The first wedding attempt was in November. Jennifer Johnson and Jimmie Smith had planned some simple nuptials but ended up canceling because she needed a hysterectomy.
The second attempt was scheduled for Feb. 25, but five days before they were to exchange their vows, a grease fire landed Johnson in the hospital with second and third degree burns on her left hand.
The third time was the proverbial charm.
Tired of things getting in the way, the Akron couple said “I do” before 40 friends and family squeezed into the chapel at Akron Children’s Hospital.
“Do you see how many obstacles keep getting thrown in the way?” Johnson said when asked why she didn’t want to wait for her discharge. “Besides, we’ve both recently been baptized and we live together. We don’t want to live in sin anymore.”
Hospitals have been known to host weddings before, but it’s a pretty rare occurrence at a children’s hospital. The Akron center is one of only two burn centers in the country that treat both adults and children.
Spokeswoman Laurie Schueler said staff do remember a couple of instances where parents wanted to tie the knot by a sick child’s bedside.
But it was a first for the Rev. Russell Burden, who said he’s officiated in a church before but not during his nine-year tenure as the hospital’s chaplain.
Before the brief ceremony, the groom paced around the room waiting for his bride-to-be.
“I’m as nervous as I can get,” said Smith, 32. “I wonder if they’re on their way?”
A few minutes later, two hospital staffers wheeled Johnson, 33, to the door of the chapel. She walked down the imaginary aisle, a nurse in tow pushing the IV unit attached to Johnson’s leg.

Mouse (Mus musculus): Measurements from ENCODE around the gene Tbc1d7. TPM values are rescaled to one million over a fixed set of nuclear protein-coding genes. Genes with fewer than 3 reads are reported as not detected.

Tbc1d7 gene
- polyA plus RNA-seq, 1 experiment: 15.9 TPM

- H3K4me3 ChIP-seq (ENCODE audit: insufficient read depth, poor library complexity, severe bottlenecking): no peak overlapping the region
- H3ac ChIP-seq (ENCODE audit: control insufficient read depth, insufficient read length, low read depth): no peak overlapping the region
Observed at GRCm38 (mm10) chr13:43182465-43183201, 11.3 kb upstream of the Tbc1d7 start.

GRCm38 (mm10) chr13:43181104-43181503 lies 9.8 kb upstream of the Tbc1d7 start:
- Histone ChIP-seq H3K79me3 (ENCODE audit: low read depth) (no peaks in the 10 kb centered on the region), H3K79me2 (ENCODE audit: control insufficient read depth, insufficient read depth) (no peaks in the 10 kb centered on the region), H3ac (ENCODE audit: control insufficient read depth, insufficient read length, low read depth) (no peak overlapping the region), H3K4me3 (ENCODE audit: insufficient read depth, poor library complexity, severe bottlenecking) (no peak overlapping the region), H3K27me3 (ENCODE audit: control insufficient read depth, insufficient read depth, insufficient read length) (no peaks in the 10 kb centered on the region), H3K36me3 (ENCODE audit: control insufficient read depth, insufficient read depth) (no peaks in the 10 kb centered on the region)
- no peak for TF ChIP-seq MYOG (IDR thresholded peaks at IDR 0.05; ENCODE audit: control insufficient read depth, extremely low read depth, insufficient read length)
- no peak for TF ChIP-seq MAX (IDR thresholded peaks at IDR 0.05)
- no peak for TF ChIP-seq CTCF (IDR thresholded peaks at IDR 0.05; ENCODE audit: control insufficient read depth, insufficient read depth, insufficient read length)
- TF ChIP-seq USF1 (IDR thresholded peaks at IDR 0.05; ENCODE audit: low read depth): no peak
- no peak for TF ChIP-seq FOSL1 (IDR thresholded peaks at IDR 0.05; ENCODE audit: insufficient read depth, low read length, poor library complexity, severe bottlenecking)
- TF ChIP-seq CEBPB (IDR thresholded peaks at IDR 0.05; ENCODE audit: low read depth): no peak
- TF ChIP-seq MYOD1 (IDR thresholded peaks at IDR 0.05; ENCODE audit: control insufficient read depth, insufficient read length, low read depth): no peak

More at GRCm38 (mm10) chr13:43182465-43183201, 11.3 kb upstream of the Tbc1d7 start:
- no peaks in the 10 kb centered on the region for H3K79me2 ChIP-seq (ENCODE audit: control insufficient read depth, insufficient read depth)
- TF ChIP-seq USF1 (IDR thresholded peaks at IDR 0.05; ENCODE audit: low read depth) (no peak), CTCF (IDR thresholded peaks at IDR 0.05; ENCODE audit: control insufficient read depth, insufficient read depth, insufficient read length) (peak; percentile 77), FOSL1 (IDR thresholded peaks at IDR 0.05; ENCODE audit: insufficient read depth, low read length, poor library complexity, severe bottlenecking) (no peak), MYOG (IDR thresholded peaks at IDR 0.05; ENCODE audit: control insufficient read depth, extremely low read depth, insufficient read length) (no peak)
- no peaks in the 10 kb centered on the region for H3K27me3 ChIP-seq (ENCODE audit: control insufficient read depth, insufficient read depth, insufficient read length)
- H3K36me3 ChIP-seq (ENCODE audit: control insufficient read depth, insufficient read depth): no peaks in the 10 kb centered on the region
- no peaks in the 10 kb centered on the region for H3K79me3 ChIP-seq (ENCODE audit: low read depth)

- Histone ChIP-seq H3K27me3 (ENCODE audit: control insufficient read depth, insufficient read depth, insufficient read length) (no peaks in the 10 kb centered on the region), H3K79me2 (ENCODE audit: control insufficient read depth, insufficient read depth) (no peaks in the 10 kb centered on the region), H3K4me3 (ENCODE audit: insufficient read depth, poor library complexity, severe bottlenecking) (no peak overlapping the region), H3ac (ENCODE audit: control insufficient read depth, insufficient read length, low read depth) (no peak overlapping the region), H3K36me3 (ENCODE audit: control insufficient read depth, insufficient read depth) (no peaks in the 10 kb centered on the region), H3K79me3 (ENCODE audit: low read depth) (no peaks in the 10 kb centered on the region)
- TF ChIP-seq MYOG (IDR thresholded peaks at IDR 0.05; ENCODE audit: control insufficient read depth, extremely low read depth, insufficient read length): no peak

Guests sang “do, do, da-do” to the melody of Here Comes the Bride. Afterward, they cheered and rang small finger-sized wedding bells and shouted, “Welcome to the family.”
Schueler said what happened to Johnson is one of the most common reasons people end up at the Children’s burn unit.
Johnson was frying cheese sticks in a shallow fry pan a week ago when the grease caught fire. Her first instinct was to carry the pan outside, but the draft from the door caused the fire to flare, burning her.
While Smith was visiting Johnson in her hospital room, the pair were lamenting their bad luck in trying to get to the altar when a nurse mentioned the hospital had a chapel.
“We looked at each other and smiled,” Johnson said.
The bride wore a red sleeveless dress and carried a bouquet of red roses and white carnations. Her hair was covered by the white veil that went with her wedding gown.
They didn’t attempt to put the wedding gown on, maid of honor Andrea Milhoan said, because it would have taken a long time and interfered with IV tubes and monitoring wires.
But nothing interfered with the most important accessory of the day. While Johnson’s left hand remains wrapped in gauze up to her elbow, her uninjured right hand now sports a sparkling diamond wedding ring.
Paula Schleis can be reached at 330-996-3741 or firstname.lastname@example.org. Follow her on Twitter at http://twitter.com/paulaschleis.